Forensic science and fingerprints
Forensic science and fingerprints

Start this free course now. Just create an account and sign in. Enrol and complete the course for a free statement of participation or digital badge if available.

Free course

Forensic science and fingerprints

2.1 The use of fingerprints in identification and the classification of fingerprints

The following extract from Forensic Science (2nd edition, 2008) was written before July 2007. Since it was written, a new and expanded database has replaced and incorporated NAFIS. The new database IDENT1 continues to do what NAFIS did but has additional services and capabilities. In particular, it combines the England and Wales data with Scottish finger- and palm-print data. Fingerprints can now be matched for the first time across the three countries of England, Scotland and Wales. A new addition is the palm-print database. Scotland had a palm-print database previously but the searchable database including England and Wales only became available in late 2007. It is intended that in the future IDENT1 will encompass a wider range of biometric data such as iris (eye) scans and facial imaging. The information in the below extract concerning the use of fingerprint data is still useful as at present the fingerprint analysis using IDENT1 is essentially the same as it was with NAFIS. The additional palm-print capability is not covered in this course.

Reading 1

Task 1

Please read the following extract from Chapter 4 of Forensic Science by Andrew Jackson and Julie Jackson (2nd edition, 2008), which describes the NAFIS fingerprint database; then answer the questions below.

View document [Tip: hold Ctrl and click a link to open it in a new tab. (Hide tip)]

Question 1

  1. When is a fingerprint first formed in a person and how does it change throughout a life?
  2. What supports the assertion that no two fingerprints are identical?


  1. Fingerprints are formed in the foetus at about 28 weeks. They are formed of 'friction ridge skin' and so do not change throughout life and are maintained for some time after death.
  2. The most compelling evidence to date is that no two identical fingerprints have ever been found, despite there being probably hundreds of millions on file throughout the world. Even identical twins who share the same DNA do not have identical fingerprints.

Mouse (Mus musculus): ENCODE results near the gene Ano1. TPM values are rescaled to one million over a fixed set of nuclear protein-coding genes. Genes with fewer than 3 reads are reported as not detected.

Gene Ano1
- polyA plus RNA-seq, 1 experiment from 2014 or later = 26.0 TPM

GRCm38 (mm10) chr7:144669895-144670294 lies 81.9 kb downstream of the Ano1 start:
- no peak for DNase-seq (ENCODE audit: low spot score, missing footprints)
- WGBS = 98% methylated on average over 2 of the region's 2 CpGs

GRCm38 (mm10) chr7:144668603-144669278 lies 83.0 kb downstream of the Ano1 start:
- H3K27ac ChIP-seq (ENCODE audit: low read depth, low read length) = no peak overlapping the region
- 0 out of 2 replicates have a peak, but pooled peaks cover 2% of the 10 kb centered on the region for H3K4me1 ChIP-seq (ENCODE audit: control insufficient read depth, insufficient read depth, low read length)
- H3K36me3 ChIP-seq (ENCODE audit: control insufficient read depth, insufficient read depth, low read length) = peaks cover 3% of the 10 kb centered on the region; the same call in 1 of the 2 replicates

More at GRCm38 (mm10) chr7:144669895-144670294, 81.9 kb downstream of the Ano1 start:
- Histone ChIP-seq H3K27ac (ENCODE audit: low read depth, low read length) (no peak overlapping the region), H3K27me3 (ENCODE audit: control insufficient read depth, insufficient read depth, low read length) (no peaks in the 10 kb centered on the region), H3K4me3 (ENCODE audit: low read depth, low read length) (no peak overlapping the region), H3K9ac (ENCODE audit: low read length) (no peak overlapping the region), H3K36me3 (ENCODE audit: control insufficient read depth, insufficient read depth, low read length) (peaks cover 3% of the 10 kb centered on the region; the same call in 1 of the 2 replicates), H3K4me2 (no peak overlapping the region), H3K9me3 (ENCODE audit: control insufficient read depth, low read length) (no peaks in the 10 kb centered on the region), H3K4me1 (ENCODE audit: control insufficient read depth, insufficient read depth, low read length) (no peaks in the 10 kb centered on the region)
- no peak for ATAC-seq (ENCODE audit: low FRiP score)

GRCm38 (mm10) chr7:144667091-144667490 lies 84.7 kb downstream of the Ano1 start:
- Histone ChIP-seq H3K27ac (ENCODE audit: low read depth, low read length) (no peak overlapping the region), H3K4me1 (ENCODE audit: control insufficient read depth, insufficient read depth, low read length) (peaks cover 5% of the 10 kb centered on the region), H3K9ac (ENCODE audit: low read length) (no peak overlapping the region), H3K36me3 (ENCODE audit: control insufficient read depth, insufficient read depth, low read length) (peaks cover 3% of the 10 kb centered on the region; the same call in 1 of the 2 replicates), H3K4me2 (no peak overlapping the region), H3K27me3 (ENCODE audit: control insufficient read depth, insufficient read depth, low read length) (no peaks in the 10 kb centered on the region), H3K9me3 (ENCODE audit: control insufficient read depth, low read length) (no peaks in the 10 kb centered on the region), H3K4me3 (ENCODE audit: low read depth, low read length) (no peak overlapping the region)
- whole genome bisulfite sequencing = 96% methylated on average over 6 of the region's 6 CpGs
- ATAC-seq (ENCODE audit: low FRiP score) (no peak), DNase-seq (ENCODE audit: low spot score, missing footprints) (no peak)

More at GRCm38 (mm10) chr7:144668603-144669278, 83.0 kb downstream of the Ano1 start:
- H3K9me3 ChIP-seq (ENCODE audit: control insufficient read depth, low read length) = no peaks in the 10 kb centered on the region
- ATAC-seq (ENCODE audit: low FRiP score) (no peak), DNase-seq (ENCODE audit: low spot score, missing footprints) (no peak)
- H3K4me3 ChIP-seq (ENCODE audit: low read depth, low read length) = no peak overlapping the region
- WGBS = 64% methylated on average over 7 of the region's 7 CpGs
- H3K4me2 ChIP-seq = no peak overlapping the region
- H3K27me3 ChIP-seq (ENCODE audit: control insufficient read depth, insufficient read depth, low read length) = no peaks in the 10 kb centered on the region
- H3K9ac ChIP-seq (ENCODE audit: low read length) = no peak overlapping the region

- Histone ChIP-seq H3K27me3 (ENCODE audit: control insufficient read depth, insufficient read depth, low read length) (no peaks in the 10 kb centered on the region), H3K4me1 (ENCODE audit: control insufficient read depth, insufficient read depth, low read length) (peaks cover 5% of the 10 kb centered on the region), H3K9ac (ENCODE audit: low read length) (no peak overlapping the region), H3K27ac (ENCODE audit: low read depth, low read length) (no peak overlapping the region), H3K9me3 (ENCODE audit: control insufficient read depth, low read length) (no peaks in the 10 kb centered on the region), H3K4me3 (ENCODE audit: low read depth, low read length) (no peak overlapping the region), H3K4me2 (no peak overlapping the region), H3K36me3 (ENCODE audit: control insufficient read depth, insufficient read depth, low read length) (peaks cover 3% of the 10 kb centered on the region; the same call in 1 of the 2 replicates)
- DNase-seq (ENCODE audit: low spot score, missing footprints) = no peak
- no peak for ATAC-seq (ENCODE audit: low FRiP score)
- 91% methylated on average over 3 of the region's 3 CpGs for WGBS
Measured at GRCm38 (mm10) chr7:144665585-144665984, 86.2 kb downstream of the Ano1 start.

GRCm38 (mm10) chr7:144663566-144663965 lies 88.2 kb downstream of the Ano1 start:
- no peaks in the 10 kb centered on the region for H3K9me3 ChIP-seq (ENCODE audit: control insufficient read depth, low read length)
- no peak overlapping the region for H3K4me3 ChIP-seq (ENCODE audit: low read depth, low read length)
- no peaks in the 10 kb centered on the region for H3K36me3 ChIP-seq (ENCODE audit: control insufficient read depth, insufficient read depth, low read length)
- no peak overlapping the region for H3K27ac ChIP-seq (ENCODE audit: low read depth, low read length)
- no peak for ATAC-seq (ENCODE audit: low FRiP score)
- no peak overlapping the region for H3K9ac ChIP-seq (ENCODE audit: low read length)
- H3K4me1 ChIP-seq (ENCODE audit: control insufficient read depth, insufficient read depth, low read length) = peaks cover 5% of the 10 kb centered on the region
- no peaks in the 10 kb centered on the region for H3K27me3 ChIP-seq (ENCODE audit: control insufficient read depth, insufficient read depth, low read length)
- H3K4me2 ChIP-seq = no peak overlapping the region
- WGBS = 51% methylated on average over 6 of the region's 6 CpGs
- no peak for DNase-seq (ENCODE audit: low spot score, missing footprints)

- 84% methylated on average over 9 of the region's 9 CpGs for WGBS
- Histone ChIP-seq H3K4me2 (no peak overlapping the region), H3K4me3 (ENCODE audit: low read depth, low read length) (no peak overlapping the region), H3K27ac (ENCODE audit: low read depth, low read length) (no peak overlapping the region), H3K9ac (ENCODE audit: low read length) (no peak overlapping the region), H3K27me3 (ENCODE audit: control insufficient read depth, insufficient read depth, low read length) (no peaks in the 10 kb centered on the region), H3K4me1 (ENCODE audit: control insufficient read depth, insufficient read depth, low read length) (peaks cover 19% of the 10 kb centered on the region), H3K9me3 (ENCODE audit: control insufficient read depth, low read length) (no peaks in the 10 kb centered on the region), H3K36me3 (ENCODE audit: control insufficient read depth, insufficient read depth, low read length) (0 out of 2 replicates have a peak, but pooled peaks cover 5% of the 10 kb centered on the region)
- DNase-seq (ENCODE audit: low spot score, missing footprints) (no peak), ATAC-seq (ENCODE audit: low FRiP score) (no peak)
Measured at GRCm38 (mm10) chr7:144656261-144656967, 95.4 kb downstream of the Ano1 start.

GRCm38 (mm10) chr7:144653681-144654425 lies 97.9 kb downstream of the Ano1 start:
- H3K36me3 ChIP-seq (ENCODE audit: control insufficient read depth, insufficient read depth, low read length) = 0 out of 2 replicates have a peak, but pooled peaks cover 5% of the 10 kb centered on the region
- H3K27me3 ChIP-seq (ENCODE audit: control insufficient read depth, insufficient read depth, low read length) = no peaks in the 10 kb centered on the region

Question 2

  1. What are the three most common patterns in fingerprints?
  2. In England and Wales there was a system called NAFIS which has now been superseded by IDENT1. Answer the following question assuming that IDENT1 has just incorporated NAFIS without changing the policy on fingerprints. If a person had their fingerprints taken in 2006 in connection with a crime but was not charged or cautioned in connection with the offence, will their fingerprints be on the IDENT1 database?
  3. Why do you think that national fingerprint databases need to store '10-print' sets of fingerprints, rather than one or two fingerprints?


  1. The three basic ridge patterns are loops, arches and whorls.
  2. NAFIS was a national fingerprint collection for England and Wales holding about 5 million ten-print sets. After 2001 there was no need to remove a person's fingerprints from NAFIS, even if they were not cautioned. As the database has been carried forward unchanged to IDENT1, this does not necessarily mean that such a person's fingerprints will definitely be on the database but there is a good possibility that they will be on it.
  3. As no two fingerprints are identical - even those on our own hands - all ten fingerprints must be on file if an individual fingerprint from a crime scene is to be connected to an individual.
Skip Your course resources

Take your learning further

Making the decision to study can be a big step, which is why you'll want a trusted University. The Open University has 50 years’ experience delivering flexible learning and 170,000 students are studying with us right now. Take a look at all Open University courses.

If you are new to University-level study, we offer two introductory routes to our qualifications. You could either choose to start with an Access module, or a module which allows you to count your previous learning towards an Open University qualification. Read our guide on Where to take your learning next for more information.

Not ready for formal University study? Then browse over 1000 free courses on OpenLearn and sign up to our newsletter to hear about new free courses as they are released.

Every year, thousands of students decide to study with The Open University. With over 120 qualifications, we’ve got the right course for you.

Request an Open University prospectus371